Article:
The Terracotta Army The Terracotta Army was discovered in the spring of 1974 in the eastern suburbs of Xi'an, Shaanxi Province by a local farmer named Yang who was drilling a water well 1.5 miles east of Mount Li.The region around the mountain was riddled with underground springs and watercourses, and every little extra bit of water helped when it came to irrigating fields. In 195 B.C., Liu Bang himself — the first emperor of the dynasty that followed the Qin — had ordered that 'twenty households' should move to the site of the mausoleum of the First Emperor of Qin (Qin Shi Huang, "shi huang" means the first emperor) to watch over the tomb. To this day, twenty villages sit in the immediate vicinity of the mausoleum, one of them the hamlet where the Yang family lived; the terracotta army may have been rediscovered by the direct descendants of the people left to guard it. For centuries, there were reports of pieces of terracotta figures and fragments of the Qin necropolis — roofing tiles, bricks, and chunks of masonry — having been occasionally dug up in the area.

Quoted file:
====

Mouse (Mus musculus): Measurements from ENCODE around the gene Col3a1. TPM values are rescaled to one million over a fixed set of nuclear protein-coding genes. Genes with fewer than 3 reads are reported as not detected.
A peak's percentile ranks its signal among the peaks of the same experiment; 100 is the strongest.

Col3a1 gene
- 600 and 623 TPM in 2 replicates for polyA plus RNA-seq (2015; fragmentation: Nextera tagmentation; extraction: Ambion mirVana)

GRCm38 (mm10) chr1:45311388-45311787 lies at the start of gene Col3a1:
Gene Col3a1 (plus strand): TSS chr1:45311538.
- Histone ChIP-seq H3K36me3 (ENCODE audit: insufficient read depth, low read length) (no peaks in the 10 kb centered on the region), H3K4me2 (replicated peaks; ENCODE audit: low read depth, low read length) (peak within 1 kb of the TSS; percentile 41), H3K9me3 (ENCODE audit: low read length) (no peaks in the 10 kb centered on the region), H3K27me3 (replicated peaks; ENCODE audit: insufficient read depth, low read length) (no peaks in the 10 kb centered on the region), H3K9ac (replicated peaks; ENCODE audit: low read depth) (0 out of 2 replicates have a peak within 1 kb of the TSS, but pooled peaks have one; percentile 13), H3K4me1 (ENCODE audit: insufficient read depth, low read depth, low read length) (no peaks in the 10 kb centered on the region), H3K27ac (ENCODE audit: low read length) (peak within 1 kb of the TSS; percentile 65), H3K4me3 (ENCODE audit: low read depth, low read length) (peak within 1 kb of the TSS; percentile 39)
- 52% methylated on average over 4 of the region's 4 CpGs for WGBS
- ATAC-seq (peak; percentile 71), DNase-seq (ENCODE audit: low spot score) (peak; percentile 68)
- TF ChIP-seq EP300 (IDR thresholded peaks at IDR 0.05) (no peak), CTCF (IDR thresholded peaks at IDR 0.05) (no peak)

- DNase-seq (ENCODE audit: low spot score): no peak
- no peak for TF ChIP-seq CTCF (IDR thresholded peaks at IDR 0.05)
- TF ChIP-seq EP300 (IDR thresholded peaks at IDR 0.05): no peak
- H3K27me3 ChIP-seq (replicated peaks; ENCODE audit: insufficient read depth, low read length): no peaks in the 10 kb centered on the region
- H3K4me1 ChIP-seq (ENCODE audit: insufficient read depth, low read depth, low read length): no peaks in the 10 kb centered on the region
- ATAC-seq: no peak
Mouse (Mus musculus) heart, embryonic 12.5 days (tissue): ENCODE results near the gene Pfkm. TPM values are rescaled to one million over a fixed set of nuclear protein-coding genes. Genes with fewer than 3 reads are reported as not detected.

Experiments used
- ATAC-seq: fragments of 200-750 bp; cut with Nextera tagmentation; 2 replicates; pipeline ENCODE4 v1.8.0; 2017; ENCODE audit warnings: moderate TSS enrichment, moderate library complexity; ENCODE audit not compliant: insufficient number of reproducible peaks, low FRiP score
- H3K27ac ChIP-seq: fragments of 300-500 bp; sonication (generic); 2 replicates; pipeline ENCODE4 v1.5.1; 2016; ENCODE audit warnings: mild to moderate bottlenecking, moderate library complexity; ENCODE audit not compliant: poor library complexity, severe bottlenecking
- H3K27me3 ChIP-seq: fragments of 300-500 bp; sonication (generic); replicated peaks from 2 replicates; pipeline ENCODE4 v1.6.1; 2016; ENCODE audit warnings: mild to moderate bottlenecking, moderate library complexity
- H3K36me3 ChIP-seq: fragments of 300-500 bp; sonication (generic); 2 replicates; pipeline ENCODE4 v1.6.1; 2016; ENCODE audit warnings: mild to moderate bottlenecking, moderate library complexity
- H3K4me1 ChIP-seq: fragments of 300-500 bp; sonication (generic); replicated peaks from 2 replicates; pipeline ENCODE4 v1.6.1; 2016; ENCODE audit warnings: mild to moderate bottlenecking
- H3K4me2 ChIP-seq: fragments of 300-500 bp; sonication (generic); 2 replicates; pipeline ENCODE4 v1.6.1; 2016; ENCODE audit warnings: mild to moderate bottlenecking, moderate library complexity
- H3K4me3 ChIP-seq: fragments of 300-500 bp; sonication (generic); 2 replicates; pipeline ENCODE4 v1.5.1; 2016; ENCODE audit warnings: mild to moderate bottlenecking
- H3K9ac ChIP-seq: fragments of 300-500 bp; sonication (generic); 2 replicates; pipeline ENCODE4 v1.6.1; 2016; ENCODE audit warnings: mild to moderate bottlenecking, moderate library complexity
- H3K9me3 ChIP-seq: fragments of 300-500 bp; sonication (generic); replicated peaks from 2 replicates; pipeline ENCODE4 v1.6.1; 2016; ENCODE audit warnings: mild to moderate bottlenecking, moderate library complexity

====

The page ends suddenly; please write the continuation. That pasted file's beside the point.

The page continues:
Jiuzhaigou National Park
Jiuzhaigou National Park (simplified Chinese: 九寨沟; traditional Chinese: 九寨溝; pinyin: Jiǔzhàigōu; lit. "Valley of Nine Villages"; Tibetan: Zitsa Degu (gzi rtsa sde dgu)) is a nature reserve in the north of Sichuan, a province in south western China. It is known for its many multi-level waterfalls and colorful lakes, and was declared a UNESCO World Heritage Site in 1992. It belongs to the category V (Protected Landscape) in the IUCN system of protected area categorization.
Great Wall of China
The Chinese were already familiar with the techniques of wall-building by the time of the Spring and Autumn Period, which began around the 8th century BC.During the Warring States Period from the 5th century BC to 221 BC, the states of Qin, Wei, Zhao, Qi, Yan and Zhongshan all constructed extensive fortifications to defend their own borders. Built to withstand the attack of small arms such as swords and spears, these walls were made mostly by stamping earth and gravel between board frames.